Aug. 5, 2013 at 8:53 AM ET
Too-tall trucks have been hitting the too-low Virginia Avenue Bridge in downtown Indianapolis too often.
As many as 70 trucks have crashed into the bridge in recent years, causing transportation officials to mount a surveillance camera and finally a plan to lower the roadway and bring some peace to the smashed-up overpass.
The Virginia Avenue Bridge isn't the only one taking a beating, as several in the area have been clipped hundreds of times, according to the Indiana Department of Transportation.
While there has been concern the America's highway system is becoming less reliable and in need of repair --including a recent plea from President Barack Obama for infrastructure spending as part of his "grand bargain" -- the Indianapolis bridge is not a poster child for the country's crumbling infrastructure. There is a different culprit at work.
Transportation officials last week released a video montage of surveillance footage showing trucks slamming into the bridge over and over and over again. The video was released in hopes of fending off complaints from drivers who will have to detour around the repairs for about three months while the roadway is lowered below several bridges.
"More than 400 collisions have been recorded at seven city street bridges over the I-65/I-70 'South Split' since 1999, and the frequency and severity of vehicle-bridge strikes has increased in recent years," said Nathan Riggs, the spokesman for the Indiana Department of Transportation's Greenfield District.
Off-the-shelf global positioning systems may be the cause, said Sean McNally, spokesman at the American Trucking Associations. "We're not seeing increases in truck sizes or weights," McNally said in dismissing other factors. "Sometimes trucks wander where they're not supposed to be."
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Reports say GPS units elsewhere have directed too-trusting drivers into sloughs, atop mountains, into oncoming traffic and to the edge of cliffs. And apparently they keep sending big trucks to the unluckiest bridge of all.
McNally said his group has backed the efforts of U.S. Senator Charles E. Schumer (D-N.Y.) to encourage commercial drivers to use specialized GPS units that factor in the specifics of the truck they're driving, including the height, weight and contents. In calling for further federal review, Schumer last year cited reports from police organizations that said GPS issues were at the root of more than 80 percent of bridge strikes in New York state.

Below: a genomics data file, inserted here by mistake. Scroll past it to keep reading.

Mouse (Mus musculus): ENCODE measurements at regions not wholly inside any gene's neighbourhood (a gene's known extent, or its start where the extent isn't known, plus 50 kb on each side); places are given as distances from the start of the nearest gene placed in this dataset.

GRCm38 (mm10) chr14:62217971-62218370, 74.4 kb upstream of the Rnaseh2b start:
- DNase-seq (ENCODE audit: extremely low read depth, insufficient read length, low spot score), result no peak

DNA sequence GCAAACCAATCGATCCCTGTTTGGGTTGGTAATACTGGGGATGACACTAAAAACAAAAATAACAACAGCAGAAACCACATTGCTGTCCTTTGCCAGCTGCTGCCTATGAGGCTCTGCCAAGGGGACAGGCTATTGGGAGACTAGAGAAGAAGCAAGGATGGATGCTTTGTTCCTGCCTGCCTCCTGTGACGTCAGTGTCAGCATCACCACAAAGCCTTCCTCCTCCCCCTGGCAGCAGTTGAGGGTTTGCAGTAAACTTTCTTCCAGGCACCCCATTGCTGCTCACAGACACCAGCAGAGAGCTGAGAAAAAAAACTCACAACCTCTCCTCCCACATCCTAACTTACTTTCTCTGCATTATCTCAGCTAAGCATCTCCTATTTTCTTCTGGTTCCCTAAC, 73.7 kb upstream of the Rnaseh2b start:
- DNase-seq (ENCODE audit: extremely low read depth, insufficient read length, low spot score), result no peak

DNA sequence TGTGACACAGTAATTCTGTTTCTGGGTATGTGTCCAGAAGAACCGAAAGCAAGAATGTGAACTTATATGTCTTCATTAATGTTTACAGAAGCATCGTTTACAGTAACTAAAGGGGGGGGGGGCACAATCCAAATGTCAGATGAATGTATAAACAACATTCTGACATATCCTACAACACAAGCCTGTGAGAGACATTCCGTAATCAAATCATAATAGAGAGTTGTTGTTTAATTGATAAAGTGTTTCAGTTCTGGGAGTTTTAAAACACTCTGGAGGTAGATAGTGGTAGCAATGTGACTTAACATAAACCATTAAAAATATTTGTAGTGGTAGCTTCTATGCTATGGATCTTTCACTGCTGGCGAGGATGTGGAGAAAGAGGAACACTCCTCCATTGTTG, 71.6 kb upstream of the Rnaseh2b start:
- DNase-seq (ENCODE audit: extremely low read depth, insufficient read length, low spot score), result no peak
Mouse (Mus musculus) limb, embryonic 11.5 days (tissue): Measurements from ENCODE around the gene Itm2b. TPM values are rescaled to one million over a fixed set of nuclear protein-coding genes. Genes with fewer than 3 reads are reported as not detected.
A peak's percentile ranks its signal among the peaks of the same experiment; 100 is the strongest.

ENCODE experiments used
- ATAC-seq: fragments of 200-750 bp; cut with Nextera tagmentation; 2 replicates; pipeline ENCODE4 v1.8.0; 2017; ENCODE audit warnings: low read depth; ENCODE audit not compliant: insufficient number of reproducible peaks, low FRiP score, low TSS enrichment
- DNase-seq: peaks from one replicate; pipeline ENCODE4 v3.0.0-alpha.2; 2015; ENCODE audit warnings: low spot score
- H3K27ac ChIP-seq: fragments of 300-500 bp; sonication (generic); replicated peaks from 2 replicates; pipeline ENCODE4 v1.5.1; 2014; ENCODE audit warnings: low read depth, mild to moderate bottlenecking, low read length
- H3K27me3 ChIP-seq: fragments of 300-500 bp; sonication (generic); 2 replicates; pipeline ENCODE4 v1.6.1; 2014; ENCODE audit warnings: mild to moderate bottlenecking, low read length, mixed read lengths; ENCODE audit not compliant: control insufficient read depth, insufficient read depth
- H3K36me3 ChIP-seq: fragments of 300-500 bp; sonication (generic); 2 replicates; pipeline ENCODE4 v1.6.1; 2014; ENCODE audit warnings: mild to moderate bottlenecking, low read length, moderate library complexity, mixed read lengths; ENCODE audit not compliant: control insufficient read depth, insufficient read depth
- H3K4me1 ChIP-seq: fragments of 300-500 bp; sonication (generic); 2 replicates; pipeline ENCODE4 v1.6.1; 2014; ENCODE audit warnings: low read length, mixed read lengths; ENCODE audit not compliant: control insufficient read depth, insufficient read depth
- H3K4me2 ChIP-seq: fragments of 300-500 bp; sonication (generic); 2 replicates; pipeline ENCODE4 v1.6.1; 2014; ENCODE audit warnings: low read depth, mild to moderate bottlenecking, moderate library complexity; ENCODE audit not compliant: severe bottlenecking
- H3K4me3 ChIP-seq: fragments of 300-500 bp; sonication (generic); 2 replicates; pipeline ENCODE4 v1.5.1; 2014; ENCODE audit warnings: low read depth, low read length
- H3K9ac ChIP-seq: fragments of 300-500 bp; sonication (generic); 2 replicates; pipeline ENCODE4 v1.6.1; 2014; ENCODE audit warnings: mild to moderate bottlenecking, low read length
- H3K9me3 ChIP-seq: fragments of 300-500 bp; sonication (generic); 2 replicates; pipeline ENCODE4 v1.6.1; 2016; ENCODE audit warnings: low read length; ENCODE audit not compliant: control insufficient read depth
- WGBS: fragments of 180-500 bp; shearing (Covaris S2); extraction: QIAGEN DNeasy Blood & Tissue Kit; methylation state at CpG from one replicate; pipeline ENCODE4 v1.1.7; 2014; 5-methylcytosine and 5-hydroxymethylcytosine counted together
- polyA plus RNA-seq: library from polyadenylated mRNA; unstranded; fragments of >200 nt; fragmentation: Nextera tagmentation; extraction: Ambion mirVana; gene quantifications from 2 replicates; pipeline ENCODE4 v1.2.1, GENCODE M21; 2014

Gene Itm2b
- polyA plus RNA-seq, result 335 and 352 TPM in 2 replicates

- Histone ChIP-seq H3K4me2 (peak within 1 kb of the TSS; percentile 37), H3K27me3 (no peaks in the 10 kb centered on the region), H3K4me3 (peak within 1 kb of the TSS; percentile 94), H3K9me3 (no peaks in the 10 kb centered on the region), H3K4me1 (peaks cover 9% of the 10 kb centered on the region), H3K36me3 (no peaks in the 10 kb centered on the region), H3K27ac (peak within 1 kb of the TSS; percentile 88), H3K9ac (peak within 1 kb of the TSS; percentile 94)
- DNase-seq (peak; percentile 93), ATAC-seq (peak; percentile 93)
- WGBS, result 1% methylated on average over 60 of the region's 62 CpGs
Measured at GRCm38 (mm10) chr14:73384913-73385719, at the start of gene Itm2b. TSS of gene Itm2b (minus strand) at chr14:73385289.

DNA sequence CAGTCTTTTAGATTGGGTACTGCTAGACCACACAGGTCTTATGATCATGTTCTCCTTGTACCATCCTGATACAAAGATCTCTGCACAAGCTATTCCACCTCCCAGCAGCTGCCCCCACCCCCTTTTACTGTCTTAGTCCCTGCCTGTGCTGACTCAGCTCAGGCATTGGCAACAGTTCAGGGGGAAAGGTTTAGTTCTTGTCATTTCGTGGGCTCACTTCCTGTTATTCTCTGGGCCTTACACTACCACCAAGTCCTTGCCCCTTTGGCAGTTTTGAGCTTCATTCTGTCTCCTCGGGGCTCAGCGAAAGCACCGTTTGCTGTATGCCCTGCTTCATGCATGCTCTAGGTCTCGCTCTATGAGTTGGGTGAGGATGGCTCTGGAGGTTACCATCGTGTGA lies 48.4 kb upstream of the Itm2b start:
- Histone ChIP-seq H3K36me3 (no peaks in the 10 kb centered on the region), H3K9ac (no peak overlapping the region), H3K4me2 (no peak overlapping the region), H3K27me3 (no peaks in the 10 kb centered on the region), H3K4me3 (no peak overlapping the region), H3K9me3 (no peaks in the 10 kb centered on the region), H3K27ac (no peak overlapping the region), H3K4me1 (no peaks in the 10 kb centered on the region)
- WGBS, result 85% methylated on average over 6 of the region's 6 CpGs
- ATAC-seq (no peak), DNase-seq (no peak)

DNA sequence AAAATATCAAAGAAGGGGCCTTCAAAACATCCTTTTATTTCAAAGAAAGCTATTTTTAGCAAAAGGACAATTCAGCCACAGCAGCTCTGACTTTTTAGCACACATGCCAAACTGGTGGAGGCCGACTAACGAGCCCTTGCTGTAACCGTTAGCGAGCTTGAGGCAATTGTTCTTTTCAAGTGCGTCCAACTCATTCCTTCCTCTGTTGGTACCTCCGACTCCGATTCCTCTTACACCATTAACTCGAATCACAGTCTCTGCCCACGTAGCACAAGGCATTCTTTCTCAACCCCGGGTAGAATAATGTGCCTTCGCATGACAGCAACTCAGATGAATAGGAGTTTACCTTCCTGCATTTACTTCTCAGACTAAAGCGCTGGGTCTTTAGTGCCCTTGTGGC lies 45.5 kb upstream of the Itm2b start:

In a statement emailed to CNBC on Wednesday, Schumer said he was pleased the U.S. Department of Transportation now distributes visor cards to truck drivers about specialized GPS units, but he said more action is required. "I will continue to press the federal Department of Transportation to move forward with the proposed rulemaking for GPS training that I announced earlier this year, which the DOT has slow-walked for too long," he said. "Until the DOT moves forward with the rule, the safety precautions we know have the ability to prevent these bridge strikes remain troublingly incomplete."
In Indiana, the multi-bridge repair has an estimated cost of $15 million to $20 million, with about 90 percent of the project financed with federal highway funds.
Since repairs after a Feb. 22 crash, the northbound lanes under the Virginia Avenue Bridge have had a clearance of only 13 feet, 11 inches. The southbound lanes, where the camera is located, has a posted clearance of 14 feet.
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The bridge, which was built in 1973, has been a problem for a long time. In 2011, WTHR in Indianapolis reported the bridge had already been hit 23 times on the northbound side and 25 in the southbound direction.
It's unclear exactly how many times it's been hit.
Bridge inspectors' records show they've been called out 70 times since 2006 to inspect the bridge because of a report of a strike or potential strike, Riggs said.
The repair project will increase the vertical clearance at seven area bridges to at least 14 feet 9 inches by reconstructing and lowering a half mile of interstate pavement.
Most states limit truck height to 13 feet, six inches, McNally said. "Some, particularly out west, allow 14," he said.
The current bridge height shouldn't be a problem if drivers complied with existing laws, which require drivers to get a permit for any loads measuring 13 feet 6 inches, Riggs said. That means "drivers striking the bridges (1) do not properly secure their load, (2) do not properly measure their load, (3) do not have the proper permit or (4) venture off their permitted route," Riggs said in an email. "All drivers are responsible for their vehicles and loads, and any damage they may cause."
So far, in fiscal year 2013, Indiana has recovered $4.1 million of $4.7 million statewide in claims it has billed insurance companies and individuals for repairs to damages caused by a crash that is documented by a police report, Riggs said. For a particularly bad strike to the Virginia Avenue Bridge on Feb. 22, INDOT submitted a damage claim of $107,462.24 and recovered $105,085.35, he said.
McNally said the legal team at the trucking association confirmed that states and cities generally try to recover repair costs from the carriers.
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Wayward trucks aren't the only trouble confronting America's bridges.
Thousands of bridges built for the national Interstate highway system nearly 50 years ago are reaching the end of their useful life just as funds are running low. Fueled mainly by the federal gas tax, the Highway Trust Fund is expected to bottom out by 2015. Improvements needed nationwide top $50 billion, according to a 2011 report by the Congressional Budget Office.
—By CNBC's Amy Langfield. Follow her on Twitter @AmyLangfield
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